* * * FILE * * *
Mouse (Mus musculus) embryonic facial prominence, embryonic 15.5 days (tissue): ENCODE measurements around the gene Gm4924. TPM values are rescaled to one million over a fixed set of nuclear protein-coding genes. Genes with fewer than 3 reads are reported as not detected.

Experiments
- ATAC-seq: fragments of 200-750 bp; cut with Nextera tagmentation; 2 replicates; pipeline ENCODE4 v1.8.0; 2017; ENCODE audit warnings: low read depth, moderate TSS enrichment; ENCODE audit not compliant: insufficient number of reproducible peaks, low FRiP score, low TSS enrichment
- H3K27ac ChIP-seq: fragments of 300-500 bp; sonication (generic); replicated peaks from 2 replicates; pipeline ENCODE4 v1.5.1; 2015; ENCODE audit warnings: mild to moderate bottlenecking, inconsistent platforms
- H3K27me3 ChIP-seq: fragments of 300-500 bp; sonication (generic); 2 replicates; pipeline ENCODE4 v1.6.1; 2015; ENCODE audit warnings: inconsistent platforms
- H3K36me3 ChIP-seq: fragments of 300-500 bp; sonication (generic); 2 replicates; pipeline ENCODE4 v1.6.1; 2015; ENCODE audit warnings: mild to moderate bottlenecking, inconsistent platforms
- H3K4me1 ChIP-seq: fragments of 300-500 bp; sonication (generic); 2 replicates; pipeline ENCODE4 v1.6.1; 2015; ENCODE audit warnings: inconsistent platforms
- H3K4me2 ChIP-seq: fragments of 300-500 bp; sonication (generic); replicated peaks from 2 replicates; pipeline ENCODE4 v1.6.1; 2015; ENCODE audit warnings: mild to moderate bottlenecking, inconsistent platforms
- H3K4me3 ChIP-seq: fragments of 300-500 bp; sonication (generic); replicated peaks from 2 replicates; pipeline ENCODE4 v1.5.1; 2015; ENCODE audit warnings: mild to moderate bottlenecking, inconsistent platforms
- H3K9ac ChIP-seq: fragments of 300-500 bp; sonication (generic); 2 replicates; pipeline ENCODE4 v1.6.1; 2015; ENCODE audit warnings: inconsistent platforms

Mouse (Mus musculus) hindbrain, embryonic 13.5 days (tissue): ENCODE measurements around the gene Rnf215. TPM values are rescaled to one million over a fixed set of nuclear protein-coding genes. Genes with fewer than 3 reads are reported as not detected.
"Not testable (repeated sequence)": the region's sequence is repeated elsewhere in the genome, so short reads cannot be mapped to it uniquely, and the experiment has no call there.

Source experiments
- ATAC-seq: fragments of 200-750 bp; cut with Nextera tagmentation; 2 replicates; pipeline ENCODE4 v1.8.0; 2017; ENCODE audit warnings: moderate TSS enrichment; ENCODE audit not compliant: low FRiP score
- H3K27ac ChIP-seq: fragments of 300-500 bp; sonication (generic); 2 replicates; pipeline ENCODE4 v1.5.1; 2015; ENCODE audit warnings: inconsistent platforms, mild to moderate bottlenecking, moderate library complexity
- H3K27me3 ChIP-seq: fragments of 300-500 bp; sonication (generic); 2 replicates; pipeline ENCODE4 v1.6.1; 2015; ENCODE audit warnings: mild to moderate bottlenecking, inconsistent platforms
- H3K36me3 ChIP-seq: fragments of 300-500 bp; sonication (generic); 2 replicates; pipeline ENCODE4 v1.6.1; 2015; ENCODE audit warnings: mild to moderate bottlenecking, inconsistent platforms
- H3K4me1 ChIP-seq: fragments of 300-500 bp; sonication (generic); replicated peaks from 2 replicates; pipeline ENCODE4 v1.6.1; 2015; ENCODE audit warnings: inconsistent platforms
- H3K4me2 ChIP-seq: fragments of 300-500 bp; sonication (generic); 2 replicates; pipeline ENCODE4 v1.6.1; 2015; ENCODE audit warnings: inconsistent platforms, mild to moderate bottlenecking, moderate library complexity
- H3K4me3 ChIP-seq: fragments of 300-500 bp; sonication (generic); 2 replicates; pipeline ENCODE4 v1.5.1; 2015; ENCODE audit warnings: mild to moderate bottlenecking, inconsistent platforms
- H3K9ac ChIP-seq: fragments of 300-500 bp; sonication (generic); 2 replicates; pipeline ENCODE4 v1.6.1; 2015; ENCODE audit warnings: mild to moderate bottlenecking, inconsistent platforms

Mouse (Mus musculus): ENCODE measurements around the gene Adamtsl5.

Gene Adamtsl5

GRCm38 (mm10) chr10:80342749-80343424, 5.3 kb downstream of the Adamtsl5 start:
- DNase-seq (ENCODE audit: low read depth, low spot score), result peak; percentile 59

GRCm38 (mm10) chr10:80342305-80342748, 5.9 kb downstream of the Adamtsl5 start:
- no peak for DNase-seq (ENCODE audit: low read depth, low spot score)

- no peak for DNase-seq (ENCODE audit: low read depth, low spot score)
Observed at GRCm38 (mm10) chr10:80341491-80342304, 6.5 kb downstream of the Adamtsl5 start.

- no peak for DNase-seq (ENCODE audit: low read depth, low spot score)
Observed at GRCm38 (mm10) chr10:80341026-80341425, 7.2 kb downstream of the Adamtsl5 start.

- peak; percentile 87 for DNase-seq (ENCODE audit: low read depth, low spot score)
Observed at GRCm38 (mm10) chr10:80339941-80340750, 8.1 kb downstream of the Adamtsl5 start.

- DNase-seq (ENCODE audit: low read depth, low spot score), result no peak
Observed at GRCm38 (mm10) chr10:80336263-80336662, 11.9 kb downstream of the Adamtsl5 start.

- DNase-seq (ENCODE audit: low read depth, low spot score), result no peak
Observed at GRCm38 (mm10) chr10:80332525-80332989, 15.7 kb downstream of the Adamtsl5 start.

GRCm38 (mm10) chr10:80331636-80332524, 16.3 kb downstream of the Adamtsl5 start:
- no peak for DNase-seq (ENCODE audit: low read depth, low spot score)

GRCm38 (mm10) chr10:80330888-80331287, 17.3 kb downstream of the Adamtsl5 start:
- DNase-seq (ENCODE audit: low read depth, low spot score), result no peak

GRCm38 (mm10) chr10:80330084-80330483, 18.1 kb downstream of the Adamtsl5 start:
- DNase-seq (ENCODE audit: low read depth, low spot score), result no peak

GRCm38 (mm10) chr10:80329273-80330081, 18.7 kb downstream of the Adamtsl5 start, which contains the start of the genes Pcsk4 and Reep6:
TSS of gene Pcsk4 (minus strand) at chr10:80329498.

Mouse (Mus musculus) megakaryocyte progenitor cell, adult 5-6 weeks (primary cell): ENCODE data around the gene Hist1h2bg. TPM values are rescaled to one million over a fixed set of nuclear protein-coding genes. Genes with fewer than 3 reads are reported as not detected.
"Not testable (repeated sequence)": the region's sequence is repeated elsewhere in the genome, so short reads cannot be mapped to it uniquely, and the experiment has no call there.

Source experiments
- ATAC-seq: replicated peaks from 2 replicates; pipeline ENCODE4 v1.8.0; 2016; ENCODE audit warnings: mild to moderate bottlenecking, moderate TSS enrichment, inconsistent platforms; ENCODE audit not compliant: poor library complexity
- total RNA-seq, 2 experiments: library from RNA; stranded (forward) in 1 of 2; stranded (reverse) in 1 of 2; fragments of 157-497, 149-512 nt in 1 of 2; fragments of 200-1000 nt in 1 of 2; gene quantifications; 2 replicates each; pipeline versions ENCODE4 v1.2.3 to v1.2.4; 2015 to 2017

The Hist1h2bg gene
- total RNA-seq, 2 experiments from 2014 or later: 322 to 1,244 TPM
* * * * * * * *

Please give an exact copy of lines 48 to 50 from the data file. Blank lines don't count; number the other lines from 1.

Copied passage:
Source experiments
- ATAC-seq: replicated peaks from 2 replicates; pipeline ENCODE4 v1.8.0; 2016; ENCODE audit warnings: mild to moderate bottlenecking, moderate TSS enrichment, inconsistent platforms; ENCODE audit not compliant: poor library complexity
- total RNA-seq, 2 experiments: library from RNA; stranded (forward) in 1 of 2; stranded (reverse) in 1 of 2; fragments of 157-497, 149-512 nt in 1 of 2; fragments of 200-1000 nt in 1 of 2; gene quantifications; 2 replicates each; pipeline versions ENCODE4 v1.2.3 to v1.2.4; 2015 to 2017